Are spiders ideal space travelers? Not quite, but according to a new study, their legs may be. Scientists Carlo Menon and Cristian Lira have designed and built lightweight, bendable joints based on the micro-hydraulic joint system of spider legs. The duo’s inflatable “Smart Stick” must overcome many of the harsh conditions of space, such as temperature range, pressure and atmospheric composition.
In a recent issue of Bioinspiration and Biomimetics, Menon and Lira explain how most animals use muscles to bend their joints, but spiders don’t possess such extensors. Instead, these boneless arachnids have legs that are attached to the prosoma, or the main body, which pumps out fluid into the legs by contracting and expanding. Although spiders don’t have veins or even true blood, a pressurized liquid called haemolymph fills the open spaces throughout a spider’s body.
"Our research approach is to find inspiration from nature to conceive new space engineering systems," Menon told PhysOrg.com. "We realized that the characteristics of spiders' hydraulic systems fit the need of great miniaturization and high force/mass ration required by space actuators."
The scientists’ Smart Stick, at 1 mm in diameter, is only slightly larger than a real spider’s leg. With one joint, the stick can bend about 1.8 degrees, and the scientists have developed a simple, modular system that enables the connection of several elastic joints for further bending. Each module consists of an inflatable elastic actuator that separates different segments, and a tube runs between each joint. To bend the Smart Stick, water in the tube is pressurized, causing the elastic actuators to fill with water and push the segments apart (see figure). Sensors measure the pressure and then provide feedback to the control unit, where more or less water is pressurized.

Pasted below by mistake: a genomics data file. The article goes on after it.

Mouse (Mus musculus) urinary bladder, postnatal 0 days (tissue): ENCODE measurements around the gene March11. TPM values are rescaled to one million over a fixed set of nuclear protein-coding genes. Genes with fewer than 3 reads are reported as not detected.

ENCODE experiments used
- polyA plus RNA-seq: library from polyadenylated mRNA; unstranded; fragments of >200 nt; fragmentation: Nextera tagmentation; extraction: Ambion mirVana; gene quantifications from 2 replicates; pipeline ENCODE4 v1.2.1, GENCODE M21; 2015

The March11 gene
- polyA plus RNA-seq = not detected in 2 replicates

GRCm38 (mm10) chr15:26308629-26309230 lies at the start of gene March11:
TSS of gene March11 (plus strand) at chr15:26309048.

“Space applications require structures, mechanisms and systems that are able to fulfill challenging tasks, while keeping their volumes and masses to a minimum,” wrote the scientists, emphasizing the importance of gossamer structures in the space field. “By folding and deforming the mini-tube, mechanical connectors are avoided, making the system simple, reliable and light.”
Besides consisting of light materials, inflatable mechanisms must also confront high-energy particles, charged particles, and solar and space radiation when traveling beyond earth. In this premier run, Menon and Lira developed Smart Stick for Earth conditions, and predict that Smart Stick’s future will depend on using more flexible materials and incorporating a closed fluid loop in the system. A closed loop would increase the hydraulic pressure as well as overcome challenges such as leakage and outgassing required for space travel.
"Lightweight joints could potentially be integrated in several space mechanisms," Menon said. "For example, they could be implemented in miniaturized robotic systems of sample distributed units, in miniaturized grippers, or embedded in foldable/deployable systems."
Even if it takes a bit more time for Smart Stick to encounter space, the scientists already have ideas for terrestrial uses for the fluid actuator component of Smart Stick. Lira is also investigating a wearable, elastic textile called “variable structure fabric” that comfortably improves people’s posture, which is especially useful when working conditions call for long periods of standing or sitting.
"The actuators in 'Variable Structure Fabric (VSF)' involve a new conceptual design of miniaturized fluidic actuators, which are then inserted in cloth items," explains Lira's Web page (VSFproject.com). "Uses for it [include] upholstery, technical clothing, underwear, and vehicle interior linings (based on Smart Stick)."
Citation: Menon, C. and Lira C. “Active articulation for future space applications inspired by the hydraulic system of spiders.” Bioinspiration and Biomimetics. 1 (2006) 52-61.
By Lisa Zyga, Copyright 2006 PhysOrg.com
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